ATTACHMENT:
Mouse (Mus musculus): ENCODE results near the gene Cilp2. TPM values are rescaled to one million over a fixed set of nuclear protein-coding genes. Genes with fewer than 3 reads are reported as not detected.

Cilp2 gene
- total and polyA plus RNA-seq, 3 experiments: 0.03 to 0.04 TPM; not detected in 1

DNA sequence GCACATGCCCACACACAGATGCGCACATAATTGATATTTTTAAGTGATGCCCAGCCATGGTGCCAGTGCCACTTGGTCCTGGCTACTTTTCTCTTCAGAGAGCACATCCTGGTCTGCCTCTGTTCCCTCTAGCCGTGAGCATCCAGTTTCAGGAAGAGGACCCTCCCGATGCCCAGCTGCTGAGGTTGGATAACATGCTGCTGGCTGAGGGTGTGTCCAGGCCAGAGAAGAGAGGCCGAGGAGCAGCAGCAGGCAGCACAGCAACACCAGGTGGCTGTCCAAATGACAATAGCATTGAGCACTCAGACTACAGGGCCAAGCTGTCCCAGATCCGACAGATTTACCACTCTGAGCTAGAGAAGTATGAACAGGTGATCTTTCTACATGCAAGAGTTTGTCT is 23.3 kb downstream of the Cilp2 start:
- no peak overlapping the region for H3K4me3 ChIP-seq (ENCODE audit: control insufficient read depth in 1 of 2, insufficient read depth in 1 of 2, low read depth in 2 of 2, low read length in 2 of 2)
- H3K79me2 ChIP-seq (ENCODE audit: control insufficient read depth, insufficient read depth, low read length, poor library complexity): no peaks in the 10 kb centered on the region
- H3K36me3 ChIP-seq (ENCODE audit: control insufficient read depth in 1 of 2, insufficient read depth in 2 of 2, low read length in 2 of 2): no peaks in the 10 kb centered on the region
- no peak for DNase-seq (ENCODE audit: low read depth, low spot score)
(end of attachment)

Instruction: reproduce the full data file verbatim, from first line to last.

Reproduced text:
Mouse (Mus musculus): ENCODE results near the gene Cilp2. TPM values are rescaled to one million over a fixed set of nuclear protein-coding genes. Genes with fewer than 3 reads are reported as not detected.

Cilp2 gene
- total and polyA plus RNA-seq, 3 experiments: 0.03 to 0.04 TPM; not detected in 1

DNA sequence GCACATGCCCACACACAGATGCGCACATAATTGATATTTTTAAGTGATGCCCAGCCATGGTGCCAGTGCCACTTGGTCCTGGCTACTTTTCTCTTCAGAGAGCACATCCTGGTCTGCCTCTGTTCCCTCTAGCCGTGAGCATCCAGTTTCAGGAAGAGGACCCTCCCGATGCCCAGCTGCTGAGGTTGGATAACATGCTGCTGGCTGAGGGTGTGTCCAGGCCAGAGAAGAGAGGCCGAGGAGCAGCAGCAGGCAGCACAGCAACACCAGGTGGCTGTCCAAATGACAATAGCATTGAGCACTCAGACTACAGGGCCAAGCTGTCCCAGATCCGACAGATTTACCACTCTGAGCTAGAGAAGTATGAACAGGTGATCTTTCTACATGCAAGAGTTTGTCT is 23.3 kb downstream of the Cilp2 start:
- no peak overlapping the region for H3K4me3 ChIP-seq (ENCODE audit: control insufficient read depth in 1 of 2, insufficient read depth in 1 of 2, low read depth in 2 of 2, low read length in 2 of 2)
- H3K79me2 ChIP-seq (ENCODE audit: control insufficient read depth, insufficient read depth, low read length, poor library complexity): no peaks in the 10 kb centered on the region
- H3K36me3 ChIP-seq (ENCODE audit: control insufficient read depth in 1 of 2, insufficient read depth in 2 of 2, low read length in 2 of 2): no peaks in the 10 kb centered on the region
- no peak for DNase-seq (ENCODE audit: low read depth, low spot score)